Storm Shelter 1

Stacey McCabe, left, receives a hug from OKC Thunder Nick Collison on Monday during a meet and greet event at GFS Storm Shelters on South Broadway. McCabe lost her son Nicholas in the Moore tornado on May 20.

Nicolas McCabe was a bright third-grader with an ornery grin. He loved Lego blocks, country music and going to the lake. He also adored his friends at Plaza Towers Elementary in Moore, where he and six other children died this spring while taking cover from a monster tornado.

Driven by the loss of their son, Stacey and Scott McCabe are raising money for Shelter Oklahoma Schools, a nonprofit that plans to build or fortify storm shelters in schools throughout the state.

Tornadoes strike Oklahoma more than once a week on average; it's the fourth most tornado prone state, according to the National Climatic Data Center. But fewer than 100 of its nearly 1,800 schools have shelters.

Shelter Oklahoma Schools has raised about $2 million to change that, said Scott McCabe during a stop this week at the GFS Storm Shelters showroom in Edmond. Other parents of children who died at Plaza Towers are also raising money for the cause.

“If our children had storm shelters," said Stacey, "then they would be safe, and we should be able to feel like when we send our kids to school that they are safe. That’s one of the reasons our son stayed at school - because we thought he was safe.”

On the afternoon Nicolas and his classmates died, meteorologists and storm spotters tracked a large, dangerous tornado churning toward south Oklahoma City and its suburb, Moore. The National Weather Service issued a tornado warning for the area at 2:59 p.m. Minutes later the tornado, with winds of more than 200 mph, ripped through homes, businesses and Plaza Towers Elementary.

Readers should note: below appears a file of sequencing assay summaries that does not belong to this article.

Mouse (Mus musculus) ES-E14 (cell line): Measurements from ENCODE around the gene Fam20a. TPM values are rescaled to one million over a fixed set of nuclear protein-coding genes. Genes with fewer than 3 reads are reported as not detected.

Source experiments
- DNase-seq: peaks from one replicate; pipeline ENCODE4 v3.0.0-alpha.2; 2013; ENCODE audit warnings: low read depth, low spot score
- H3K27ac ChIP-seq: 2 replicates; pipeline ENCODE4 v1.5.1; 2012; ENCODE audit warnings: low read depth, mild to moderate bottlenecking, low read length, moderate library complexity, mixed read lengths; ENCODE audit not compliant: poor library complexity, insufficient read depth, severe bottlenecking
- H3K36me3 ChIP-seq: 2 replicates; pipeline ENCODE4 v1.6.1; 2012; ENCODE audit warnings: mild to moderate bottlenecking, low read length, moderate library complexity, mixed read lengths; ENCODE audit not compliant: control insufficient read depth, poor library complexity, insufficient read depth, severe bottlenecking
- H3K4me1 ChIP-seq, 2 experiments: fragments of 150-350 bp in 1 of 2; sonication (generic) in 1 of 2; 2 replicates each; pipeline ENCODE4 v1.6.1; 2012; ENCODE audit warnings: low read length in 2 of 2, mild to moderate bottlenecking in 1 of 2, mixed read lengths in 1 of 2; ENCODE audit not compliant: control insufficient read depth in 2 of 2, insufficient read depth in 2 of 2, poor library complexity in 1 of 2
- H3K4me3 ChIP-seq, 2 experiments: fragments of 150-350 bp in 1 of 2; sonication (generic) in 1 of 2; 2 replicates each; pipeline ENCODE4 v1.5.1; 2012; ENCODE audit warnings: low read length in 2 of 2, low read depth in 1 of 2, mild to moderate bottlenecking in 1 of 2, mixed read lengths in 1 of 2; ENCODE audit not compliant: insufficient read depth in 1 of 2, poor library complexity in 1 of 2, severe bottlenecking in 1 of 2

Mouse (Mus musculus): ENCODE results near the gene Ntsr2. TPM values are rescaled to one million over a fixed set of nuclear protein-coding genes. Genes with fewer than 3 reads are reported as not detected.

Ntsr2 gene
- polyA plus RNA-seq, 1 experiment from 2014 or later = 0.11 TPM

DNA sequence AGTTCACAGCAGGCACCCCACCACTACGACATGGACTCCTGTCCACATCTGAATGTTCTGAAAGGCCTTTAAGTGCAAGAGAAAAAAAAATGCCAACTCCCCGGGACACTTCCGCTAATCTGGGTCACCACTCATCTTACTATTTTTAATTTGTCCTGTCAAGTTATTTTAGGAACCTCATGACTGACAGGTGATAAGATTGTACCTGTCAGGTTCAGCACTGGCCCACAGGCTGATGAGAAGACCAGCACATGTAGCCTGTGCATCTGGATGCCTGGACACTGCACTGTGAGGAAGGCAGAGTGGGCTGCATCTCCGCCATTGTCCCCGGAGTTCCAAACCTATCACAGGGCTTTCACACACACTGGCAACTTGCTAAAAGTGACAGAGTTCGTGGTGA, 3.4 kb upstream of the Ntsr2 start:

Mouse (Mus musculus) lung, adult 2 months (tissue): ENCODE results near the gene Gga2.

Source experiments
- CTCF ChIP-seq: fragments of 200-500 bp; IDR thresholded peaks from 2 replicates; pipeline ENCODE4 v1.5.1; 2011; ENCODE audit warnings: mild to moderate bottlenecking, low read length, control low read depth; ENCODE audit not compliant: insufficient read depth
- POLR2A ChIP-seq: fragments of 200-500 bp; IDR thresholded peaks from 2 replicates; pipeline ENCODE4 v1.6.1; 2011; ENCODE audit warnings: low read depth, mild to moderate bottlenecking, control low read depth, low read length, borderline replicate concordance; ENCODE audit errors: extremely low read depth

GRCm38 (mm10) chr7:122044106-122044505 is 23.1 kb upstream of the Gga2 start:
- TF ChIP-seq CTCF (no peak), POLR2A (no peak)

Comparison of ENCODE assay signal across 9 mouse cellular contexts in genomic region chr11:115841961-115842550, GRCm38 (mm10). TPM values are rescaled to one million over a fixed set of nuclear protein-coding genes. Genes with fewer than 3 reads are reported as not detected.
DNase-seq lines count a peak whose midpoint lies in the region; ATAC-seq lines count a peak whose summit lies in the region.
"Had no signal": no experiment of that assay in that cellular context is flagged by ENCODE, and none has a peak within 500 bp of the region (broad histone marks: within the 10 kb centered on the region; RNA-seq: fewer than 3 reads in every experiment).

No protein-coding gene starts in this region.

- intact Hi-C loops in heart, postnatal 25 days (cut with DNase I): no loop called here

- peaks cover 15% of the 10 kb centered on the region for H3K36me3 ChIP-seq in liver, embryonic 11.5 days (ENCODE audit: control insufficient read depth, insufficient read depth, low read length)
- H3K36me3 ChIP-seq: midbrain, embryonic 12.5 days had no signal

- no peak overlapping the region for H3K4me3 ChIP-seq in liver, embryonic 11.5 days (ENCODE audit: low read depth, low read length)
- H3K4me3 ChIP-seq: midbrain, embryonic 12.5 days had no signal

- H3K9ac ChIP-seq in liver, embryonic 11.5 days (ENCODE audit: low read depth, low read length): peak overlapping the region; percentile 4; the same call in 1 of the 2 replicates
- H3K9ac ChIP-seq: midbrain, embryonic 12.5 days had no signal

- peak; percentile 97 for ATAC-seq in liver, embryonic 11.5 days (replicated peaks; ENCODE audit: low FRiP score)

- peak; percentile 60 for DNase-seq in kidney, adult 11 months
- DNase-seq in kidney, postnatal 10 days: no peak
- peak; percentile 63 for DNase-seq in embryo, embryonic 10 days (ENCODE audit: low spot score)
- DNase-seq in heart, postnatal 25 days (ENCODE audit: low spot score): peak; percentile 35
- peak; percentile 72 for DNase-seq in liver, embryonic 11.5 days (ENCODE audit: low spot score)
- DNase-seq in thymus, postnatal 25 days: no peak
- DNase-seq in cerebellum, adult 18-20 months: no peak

Stacey McCabe was at work unaware of the storm's path or destruction. She began to realize what happened as she drove closer to home. She heard the news about Nicolas' school on the radio.

During the hours that followed, the McCabes experienced the excruciating ritual of giving emergency crews information about their son — where he probably was in the building, what he was wearing.

“It’s not fair,” said Stacey. “And I don’t ever, ever want another parent to have to go through that.”

Nicolas was a giving child, she said, who often brought from home items for classmates who didn't have them - without her knowledge. He liked mini-pizzas for lunch. He shared them with a classmate who also liked them, and who also died on May 20.

McCabe said she hopes others will live by her son’s example.

“That’s Nicolas’ legacy,” his mom said. “Our son was a very giving person. I don’t know why. God just blessed him that way.”


Mark Schachtenhaufen is a reporter for The Edmond, Okla., Sun.



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